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Left to Their Own Devices: How Digital Natives Are Reshaping the American Dream (Hardcover)
On Our Shelves Now
A sociologist explores the many ways that digital natives' interaction with technology has changed their relationship with people, places, jobs, and other stabilizing structures and created a new way of life that is at odds with the American Dream of past generations.
Digital natives are hacking the American Dream.
Young people brought up with the Internet, smartphones, and social media are quickly rendering old habits, values, behaviors, and norms a distant memory--creating the greatest generation gap in history.
In this eye-opening book, digital sociologist Julie M. Albright looks at the many ways in which younger people, facilitated by technology, are coming "untethered" from traditional aspirations and ideals, and asks: What are the effects of being disconnected from traditional, stabilizing social structures like churches, marriage, political parties, and long-term employment? What does it mean to be human when one's ties to people, places, jobs, and societal institutions are weakened or broken, displaced by digital hyper-connectivity?
Albright sees both positives and negatives. On the one hand, mobile connectivity has given digital nomads the unprecedented opportunity to work or live anywhere. But, new threats to well-being are emerging, including increased isolation, anxiety, and loneliness, decreased physical exercise, ephemeral relationships, fragmented attention spans, and detachment from the calm of nature.
In this time of rapid, global, technologically driven change, this book offers fresh insights into the unintended societal and psychological implications of lives exclusively lived in a digital world.
About the Author
Julie M. Albright, PhD, is a sociologist specializing in digital culture and communications. She is a lecturer in the Applied Psychology and Engineering Departments at the University of Southern California (USC). Dr. Albright's research has focused on the growing intersection of technology and social/behavioral systems. She was the co-principal investigator and project lead for the behavioral component of a $121 million smart-grid demonstration project with the Los Angeles Department of Water and Power, the USC Information Sciences Institute, the Jet Propulsion Laboratory, and UCLA, which was funded by the US Department of Energy. She has also been a research associate with eHarmony. In addition, Dr. Albright has served as a peer reviewer for the National Science Foundation, the Economic and Social Research Council, and a variety of professional publications. The author of a number of book chapters and multiple peer-reviewed articles, she has also given talks for major data-center and energy conferences , including SAP for Utilities, IBM Global , DatacenterDynamics, and the Department of Defense. She has appeared as an expert in such national media as the Today show, CNN, NBC Nightly News, CBS, the Wall Street Journal, the New York Times, NPR, and many others.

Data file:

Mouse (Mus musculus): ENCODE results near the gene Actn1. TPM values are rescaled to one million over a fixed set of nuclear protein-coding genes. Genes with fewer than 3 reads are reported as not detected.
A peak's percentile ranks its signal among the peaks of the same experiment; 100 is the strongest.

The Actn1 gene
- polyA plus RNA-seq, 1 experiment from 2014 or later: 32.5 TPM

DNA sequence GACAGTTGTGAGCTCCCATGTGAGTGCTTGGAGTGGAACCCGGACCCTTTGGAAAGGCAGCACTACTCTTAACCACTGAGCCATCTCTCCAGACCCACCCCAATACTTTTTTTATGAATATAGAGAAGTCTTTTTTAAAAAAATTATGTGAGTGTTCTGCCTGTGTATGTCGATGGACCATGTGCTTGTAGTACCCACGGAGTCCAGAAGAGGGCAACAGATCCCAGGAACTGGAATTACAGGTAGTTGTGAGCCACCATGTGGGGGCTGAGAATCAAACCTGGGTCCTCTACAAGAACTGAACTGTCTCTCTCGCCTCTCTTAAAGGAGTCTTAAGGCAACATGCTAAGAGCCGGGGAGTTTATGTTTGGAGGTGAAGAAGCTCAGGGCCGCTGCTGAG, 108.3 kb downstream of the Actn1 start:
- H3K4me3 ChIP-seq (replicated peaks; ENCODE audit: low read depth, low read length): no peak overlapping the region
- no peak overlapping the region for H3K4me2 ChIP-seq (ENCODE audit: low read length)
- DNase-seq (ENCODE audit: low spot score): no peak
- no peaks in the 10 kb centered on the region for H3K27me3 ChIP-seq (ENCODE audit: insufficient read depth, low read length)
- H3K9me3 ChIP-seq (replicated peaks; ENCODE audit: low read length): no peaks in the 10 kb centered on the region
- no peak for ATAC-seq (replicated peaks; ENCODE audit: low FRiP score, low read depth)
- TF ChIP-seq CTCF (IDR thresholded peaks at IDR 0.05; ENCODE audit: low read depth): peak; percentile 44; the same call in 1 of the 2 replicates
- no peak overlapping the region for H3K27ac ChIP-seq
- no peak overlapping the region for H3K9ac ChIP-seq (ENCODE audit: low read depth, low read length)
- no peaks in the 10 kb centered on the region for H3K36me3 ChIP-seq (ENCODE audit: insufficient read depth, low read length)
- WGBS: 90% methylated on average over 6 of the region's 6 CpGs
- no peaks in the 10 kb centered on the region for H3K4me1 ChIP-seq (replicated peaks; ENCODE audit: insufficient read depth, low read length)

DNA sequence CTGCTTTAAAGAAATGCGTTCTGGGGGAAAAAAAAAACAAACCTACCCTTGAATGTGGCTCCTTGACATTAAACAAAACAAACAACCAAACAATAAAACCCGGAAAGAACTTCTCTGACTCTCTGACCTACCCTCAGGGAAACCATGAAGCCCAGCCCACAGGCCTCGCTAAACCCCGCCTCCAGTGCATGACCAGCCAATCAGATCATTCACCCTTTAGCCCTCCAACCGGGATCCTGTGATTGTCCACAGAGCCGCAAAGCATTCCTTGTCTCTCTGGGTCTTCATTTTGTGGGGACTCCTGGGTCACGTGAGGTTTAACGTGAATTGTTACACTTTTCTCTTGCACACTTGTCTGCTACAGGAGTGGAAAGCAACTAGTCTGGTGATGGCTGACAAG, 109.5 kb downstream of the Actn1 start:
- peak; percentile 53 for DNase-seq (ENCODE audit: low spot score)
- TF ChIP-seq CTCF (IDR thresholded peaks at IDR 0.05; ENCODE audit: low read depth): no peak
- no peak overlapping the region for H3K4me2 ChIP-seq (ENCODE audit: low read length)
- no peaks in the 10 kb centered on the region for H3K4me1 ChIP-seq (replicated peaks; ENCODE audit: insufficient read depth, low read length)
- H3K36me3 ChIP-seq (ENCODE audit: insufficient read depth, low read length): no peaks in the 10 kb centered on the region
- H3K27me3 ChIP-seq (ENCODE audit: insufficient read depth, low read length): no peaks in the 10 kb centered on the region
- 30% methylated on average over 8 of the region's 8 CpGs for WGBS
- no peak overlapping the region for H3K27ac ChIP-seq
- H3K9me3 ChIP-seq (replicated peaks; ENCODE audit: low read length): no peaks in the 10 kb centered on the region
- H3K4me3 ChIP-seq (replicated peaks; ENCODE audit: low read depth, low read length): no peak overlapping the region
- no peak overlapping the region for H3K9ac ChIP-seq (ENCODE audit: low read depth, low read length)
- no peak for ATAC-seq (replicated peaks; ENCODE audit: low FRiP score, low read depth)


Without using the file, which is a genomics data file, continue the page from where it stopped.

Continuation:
“Julie M. Albright’s masterful book explains how technology shapes behavior, disrupts social norms, and ultimately will rewire society itself. Albright’s notion of the Untethered Society provides a new framework for understanding the impact of the internet and social media upon the world and ourselves. At turns frightening and hopeful, but at every turn thoughtful, Left to Their Own Devices represents a major contribution.”
—Dan Lyons, writer on HBO’s Emmy Award–winning comedy Silicon Valley and bestselling author of Lab Rats: How Silicon Valley Made Work Miserable for the Rest of Us and Disrupted: My Misadventure in the Start-Up Bubble
“When it comes to hacking the American Dream, digital is prompting us to wonder, Whose dream is it anyway? In this captivating look at modern society, Dr. Albright explores how technology is reshaping our norms and values and the rise of the American Dream 2.0.”
—Brian Solis, digital anthropologist, futurist, and bestselling author of Lifescale: How to Be Creative in an Era of Distraction
“If ever there was a wake-up call for humanity and technology, this is it. Albright has crafted a user’s manual for anyone with a digital heartbeat—and that’s you! Simply put, this is your brain, and this is your brain on digital. Answers to any questions can be found here.”
—John Nosta, Forbes contributor, advisor to the Google Health Advisory Board, and founder of NostaLab
“Our devices were supposed to set us free, but Albright makes a frighteningly persuasive case that they’re actually leaving us unmoored, cutting our connections to work, to the physical world, and to other humans. A warning for our time.”
—Glenn Reynolds, Beauchamp Brogan Distinguished Professor of Law, University of Tennessee, and author of An Army of Davids